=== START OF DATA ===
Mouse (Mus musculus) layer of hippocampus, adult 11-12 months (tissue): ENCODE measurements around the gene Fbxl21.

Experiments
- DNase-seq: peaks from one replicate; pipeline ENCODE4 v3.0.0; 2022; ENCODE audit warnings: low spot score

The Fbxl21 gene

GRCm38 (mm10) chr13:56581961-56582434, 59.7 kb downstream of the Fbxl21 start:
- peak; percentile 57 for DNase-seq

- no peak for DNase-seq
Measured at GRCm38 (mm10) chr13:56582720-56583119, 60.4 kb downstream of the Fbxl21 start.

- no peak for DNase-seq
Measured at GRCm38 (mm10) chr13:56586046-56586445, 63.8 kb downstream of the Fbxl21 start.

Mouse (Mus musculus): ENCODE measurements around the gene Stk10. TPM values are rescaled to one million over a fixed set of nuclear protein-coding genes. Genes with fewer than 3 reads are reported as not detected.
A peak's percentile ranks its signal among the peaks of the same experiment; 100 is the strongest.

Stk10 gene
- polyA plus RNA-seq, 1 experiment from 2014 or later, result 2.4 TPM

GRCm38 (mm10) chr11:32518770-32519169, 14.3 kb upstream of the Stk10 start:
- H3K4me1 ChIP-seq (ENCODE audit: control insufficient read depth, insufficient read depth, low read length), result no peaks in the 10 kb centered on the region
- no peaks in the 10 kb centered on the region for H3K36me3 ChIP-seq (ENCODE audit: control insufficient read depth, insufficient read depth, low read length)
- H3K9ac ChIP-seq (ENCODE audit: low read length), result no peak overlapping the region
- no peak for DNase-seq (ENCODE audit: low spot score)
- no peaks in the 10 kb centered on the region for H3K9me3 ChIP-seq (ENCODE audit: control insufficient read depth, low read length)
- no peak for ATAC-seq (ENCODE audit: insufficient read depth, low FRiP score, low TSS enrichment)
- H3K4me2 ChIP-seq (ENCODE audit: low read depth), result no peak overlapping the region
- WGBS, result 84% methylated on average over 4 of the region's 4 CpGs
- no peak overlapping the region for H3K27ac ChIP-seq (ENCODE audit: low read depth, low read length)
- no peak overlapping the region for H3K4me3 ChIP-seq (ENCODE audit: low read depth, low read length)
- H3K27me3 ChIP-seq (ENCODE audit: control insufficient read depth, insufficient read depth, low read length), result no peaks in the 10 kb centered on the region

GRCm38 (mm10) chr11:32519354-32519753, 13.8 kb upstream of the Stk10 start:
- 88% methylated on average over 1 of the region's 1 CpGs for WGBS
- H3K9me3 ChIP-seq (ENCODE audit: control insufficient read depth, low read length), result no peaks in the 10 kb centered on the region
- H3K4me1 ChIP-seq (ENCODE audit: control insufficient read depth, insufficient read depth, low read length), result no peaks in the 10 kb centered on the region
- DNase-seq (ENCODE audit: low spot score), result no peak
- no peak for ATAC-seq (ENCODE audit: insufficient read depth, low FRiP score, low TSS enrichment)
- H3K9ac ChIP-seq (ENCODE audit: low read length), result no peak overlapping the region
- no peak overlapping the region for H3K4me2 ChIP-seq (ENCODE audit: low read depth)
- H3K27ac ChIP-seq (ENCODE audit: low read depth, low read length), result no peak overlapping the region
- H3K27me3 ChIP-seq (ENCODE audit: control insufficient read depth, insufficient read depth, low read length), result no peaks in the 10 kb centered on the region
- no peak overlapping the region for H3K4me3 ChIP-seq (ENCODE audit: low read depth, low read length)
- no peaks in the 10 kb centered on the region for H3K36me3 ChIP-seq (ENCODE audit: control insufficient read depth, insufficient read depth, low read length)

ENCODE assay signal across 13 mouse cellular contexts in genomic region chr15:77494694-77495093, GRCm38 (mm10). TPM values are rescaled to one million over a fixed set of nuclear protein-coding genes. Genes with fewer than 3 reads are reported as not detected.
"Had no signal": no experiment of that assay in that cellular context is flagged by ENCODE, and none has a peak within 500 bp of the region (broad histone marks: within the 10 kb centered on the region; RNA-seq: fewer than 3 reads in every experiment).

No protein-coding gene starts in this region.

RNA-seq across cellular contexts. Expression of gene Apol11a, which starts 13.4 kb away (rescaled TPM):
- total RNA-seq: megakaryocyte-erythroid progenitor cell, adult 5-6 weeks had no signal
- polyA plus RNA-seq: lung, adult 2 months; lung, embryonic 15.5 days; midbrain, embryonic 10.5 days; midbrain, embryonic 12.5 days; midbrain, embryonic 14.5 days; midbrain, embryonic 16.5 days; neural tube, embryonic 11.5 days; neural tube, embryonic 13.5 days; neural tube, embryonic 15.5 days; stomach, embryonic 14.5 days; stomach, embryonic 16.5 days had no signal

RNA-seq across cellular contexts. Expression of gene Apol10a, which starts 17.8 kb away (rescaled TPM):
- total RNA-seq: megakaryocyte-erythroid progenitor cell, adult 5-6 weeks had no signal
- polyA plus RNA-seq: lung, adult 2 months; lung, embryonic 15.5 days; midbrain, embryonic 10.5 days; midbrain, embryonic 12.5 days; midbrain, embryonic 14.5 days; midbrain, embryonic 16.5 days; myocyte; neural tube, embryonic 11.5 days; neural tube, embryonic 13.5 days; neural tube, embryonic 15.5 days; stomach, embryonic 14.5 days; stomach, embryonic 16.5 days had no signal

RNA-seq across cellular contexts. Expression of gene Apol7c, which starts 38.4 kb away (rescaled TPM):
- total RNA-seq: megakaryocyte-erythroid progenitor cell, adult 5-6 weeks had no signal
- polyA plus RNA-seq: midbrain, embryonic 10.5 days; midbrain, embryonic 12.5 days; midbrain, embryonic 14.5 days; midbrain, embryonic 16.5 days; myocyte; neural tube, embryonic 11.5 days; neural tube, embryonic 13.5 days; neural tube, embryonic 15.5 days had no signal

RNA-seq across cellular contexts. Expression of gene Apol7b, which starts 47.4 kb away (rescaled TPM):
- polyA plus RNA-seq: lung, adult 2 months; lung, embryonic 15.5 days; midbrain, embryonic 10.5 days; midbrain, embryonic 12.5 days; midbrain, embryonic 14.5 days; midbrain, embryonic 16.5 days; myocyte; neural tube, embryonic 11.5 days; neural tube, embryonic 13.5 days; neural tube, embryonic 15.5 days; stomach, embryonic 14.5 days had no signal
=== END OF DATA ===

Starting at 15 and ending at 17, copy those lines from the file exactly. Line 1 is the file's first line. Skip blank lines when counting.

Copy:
GRCm38 (mm10) chr11:32518770-32519169, 14.3 kb upstream of the Stk10 start:
- H3K4me1 ChIP-seq (ENCODE audit: control insufficient read depth, insufficient read depth, low read length), result no peaks in the 10 kb centered on the region
- no peaks in the 10 kb centered on the region for H3K36me3 ChIP-seq (ENCODE audit: control insufficient read depth, insufficient read depth, low read length)